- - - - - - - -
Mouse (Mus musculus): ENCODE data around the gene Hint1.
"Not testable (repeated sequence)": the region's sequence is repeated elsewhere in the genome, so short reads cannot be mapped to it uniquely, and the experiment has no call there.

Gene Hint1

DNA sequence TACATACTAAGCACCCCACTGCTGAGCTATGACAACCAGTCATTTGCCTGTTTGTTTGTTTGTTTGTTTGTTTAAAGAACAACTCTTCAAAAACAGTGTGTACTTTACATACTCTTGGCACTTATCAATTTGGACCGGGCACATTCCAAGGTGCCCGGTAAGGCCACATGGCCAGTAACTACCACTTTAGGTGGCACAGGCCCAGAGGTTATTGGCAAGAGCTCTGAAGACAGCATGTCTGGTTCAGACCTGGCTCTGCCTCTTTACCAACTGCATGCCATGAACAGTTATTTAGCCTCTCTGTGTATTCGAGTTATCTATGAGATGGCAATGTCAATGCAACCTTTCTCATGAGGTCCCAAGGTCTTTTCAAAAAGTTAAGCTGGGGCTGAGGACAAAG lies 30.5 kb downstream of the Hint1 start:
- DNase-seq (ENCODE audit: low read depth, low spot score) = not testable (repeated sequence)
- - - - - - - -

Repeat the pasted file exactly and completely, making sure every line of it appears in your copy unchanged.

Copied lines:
Mouse (Mus musculus): ENCODE data around the gene Hint1.
"Not testable (repeated sequence)": the region's sequence is repeated elsewhere in the genome, so short reads cannot be mapped to it uniquely, and the experiment has no call there.

Gene Hint1

DNA sequence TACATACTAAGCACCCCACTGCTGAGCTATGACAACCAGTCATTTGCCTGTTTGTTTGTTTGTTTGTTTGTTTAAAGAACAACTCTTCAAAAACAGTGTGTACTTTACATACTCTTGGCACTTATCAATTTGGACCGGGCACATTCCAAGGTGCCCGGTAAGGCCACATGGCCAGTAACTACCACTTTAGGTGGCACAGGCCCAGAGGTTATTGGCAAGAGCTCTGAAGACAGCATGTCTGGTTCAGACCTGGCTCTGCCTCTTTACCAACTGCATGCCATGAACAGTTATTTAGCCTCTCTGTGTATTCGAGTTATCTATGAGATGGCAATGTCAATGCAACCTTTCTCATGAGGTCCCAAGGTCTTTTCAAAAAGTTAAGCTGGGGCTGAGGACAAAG lies 30.5 kb downstream of the Hint1 start:
- DNase-seq (ENCODE audit: low read depth, low spot score) = not testable (repeated sequence)